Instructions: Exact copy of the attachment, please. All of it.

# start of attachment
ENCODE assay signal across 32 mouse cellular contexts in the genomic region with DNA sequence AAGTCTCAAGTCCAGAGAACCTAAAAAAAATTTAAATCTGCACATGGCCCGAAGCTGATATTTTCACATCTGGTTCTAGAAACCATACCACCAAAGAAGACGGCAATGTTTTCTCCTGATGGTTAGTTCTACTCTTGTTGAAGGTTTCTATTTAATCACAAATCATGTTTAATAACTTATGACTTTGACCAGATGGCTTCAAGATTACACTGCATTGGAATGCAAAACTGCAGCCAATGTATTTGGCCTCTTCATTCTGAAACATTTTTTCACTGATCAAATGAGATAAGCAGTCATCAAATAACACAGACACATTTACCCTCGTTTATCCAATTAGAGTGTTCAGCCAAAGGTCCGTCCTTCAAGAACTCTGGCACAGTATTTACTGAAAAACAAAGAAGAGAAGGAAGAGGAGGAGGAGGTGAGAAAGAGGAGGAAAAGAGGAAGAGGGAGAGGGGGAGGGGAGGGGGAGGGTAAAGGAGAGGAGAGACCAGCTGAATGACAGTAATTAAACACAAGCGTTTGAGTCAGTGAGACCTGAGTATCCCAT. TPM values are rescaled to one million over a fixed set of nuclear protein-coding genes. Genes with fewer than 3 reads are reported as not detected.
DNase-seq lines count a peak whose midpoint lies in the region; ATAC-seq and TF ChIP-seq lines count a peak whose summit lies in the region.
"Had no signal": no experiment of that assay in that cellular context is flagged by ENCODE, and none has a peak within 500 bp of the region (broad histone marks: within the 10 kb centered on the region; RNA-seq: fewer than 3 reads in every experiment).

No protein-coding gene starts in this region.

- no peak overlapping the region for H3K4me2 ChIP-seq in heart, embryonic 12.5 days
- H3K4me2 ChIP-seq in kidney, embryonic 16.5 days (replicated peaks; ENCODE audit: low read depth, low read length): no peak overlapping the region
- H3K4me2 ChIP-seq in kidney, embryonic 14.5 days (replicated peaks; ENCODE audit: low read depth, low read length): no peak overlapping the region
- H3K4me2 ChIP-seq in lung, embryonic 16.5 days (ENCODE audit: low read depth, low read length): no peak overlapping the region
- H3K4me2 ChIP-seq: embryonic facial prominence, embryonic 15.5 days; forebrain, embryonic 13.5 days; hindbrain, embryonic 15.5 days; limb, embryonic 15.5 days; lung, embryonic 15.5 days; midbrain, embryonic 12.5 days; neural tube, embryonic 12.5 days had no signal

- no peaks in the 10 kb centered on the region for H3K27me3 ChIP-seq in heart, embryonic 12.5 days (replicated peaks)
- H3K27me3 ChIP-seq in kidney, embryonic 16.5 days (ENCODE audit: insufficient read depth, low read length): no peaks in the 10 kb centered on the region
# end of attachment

ENCODE assay signal across 32 mouse cellular contexts in the genomic region with DNA sequence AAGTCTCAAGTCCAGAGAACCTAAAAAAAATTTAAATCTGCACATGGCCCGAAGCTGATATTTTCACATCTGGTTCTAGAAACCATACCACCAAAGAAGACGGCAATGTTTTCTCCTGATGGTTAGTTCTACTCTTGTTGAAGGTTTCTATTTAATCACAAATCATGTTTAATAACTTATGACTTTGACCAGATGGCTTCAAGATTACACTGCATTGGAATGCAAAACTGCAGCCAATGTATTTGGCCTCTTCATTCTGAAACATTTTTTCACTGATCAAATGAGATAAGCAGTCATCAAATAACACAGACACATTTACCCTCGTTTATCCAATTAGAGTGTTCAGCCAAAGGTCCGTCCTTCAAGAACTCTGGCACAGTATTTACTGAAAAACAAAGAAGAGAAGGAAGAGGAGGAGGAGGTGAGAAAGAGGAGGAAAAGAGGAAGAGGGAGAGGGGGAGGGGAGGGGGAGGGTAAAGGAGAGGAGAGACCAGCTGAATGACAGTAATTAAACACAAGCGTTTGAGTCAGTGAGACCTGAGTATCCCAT. TPM values are rescaled to one million over a fixed set of nuclear protein-coding genes. Genes with fewer than 3 reads are reported as not detected.
DNase-seq lines count a peak whose midpoint lies in the region; ATAC-seq and TF ChIP-seq lines count a peak whose summit lies in the region.
"Had no signal": no experiment of that assay in that cellular context is flagged by ENCODE, and none has a peak within 500 bp of the region (broad histone marks: within the 10 kb centered on the region; RNA-seq: fewer than 3 reads in every experiment).

No protein-coding gene starts in this region.

- no peak overlapping the region for H3K4me2 ChIP-seq in heart, embryonic 12.5 days
- H3K4me2 ChIP-seq in kidney, embryonic 16.5 days (replicated peaks; ENCODE audit: low read depth, low read length): no peak overlapping the region
- H3K4me2 ChIP-seq in kidney, embryonic 14.5 days (replicated peaks; ENCODE audit: low read depth, low read length): no peak overlapping the region
- H3K4me2 ChIP-seq in lung, embryonic 16.5 days (ENCODE audit: low read depth, low read length): no peak overlapping the region
- H3K4me2 ChIP-seq: embryonic facial prominence, embryonic 15.5 days; forebrain, embryonic 13.5 days; hindbrain, embryonic 15.5 days; limb, embryonic 15.5 days; lung, embryonic 15.5 days; midbrain, embryonic 12.5 days; neural tube, embryonic 12.5 days had no signal

- no peaks in the 10 kb centered on the region for H3K27me3 ChIP-seq in heart, embryonic 12.5 days (replicated peaks)
- H3K27me3 ChIP-seq in kidney, embryonic 16.5 days (ENCODE audit: insufficient read depth, low read length): no peaks in the 10 kb centered on the region